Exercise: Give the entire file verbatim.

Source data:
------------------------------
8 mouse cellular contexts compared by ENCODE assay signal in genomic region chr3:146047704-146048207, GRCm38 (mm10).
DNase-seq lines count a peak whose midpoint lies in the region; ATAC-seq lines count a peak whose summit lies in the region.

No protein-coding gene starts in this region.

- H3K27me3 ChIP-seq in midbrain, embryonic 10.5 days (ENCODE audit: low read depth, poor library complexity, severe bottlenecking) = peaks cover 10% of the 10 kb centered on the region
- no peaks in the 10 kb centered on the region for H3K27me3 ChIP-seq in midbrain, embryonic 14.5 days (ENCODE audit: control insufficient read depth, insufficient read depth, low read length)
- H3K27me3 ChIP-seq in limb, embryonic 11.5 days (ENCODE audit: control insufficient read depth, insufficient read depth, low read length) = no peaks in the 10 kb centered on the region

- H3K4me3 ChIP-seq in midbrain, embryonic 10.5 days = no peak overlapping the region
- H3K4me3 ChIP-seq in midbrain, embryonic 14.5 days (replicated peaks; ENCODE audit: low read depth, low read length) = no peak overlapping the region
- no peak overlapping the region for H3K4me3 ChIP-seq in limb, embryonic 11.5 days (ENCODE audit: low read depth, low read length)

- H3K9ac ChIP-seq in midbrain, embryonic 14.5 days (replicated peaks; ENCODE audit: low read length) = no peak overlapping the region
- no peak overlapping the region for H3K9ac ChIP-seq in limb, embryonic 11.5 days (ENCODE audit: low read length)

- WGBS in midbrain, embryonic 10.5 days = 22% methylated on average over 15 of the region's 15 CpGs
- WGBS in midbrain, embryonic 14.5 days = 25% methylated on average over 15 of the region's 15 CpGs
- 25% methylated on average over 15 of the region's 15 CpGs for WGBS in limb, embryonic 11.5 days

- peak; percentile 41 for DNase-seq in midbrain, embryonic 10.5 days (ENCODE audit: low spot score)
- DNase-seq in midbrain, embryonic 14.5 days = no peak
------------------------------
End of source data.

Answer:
8 mouse cellular contexts compared by ENCODE assay signal in genomic region chr3:146047704-146048207, GRCm38 (mm10).
DNase-seq lines count a peak whose midpoint lies in the region; ATAC-seq lines count a peak whose summit lies in the region.

No protein-coding gene starts in this region.

- H3K27me3 ChIP-seq in midbrain, embryonic 10.5 days (ENCODE audit: low read depth, poor library complexity, severe bottlenecking) = peaks cover 10% of the 10 kb centered on the region
- no peaks in the 10 kb centered on the region for H3K27me3 ChIP-seq in midbrain, embryonic 14.5 days (ENCODE audit: control insufficient read depth, insufficient read depth, low read length)
- H3K27me3 ChIP-seq in limb, embryonic 11.5 days (ENCODE audit: control insufficient read depth, insufficient read depth, low read length) = no peaks in the 10 kb centered on the region

- H3K4me3 ChIP-seq in midbrain, embryonic 10.5 days = no peak overlapping the region
- H3K4me3 ChIP-seq in midbrain, embryonic 14.5 days (replicated peaks; ENCODE audit: low read depth, low read length) = no peak overlapping the region
- no peak overlapping the region for H3K4me3 ChIP-seq in limb, embryonic 11.5 days (ENCODE audit: low read depth, low read length)

- H3K9ac ChIP-seq in midbrain, embryonic 14.5 days (replicated peaks; ENCODE audit: low read length) = no peak overlapping the region
- no peak overlapping the region for H3K9ac ChIP-seq in limb, embryonic 11.5 days (ENCODE audit: low read length)

- WGBS in midbrain, embryonic 10.5 days = 22% methylated on average over 15 of the region's 15 CpGs
- WGBS in midbrain, embryonic 14.5 days = 25% methylated on average over 15 of the region's 15 CpGs
- 25% methylated on average over 15 of the region's 15 CpGs for WGBS in limb, embryonic 11.5 days

- peak; percentile 41 for DNase-seq in midbrain, embryonic 10.5 days (ENCODE audit: low spot score)
- DNase-seq in midbrain, embryonic 14.5 days = no peak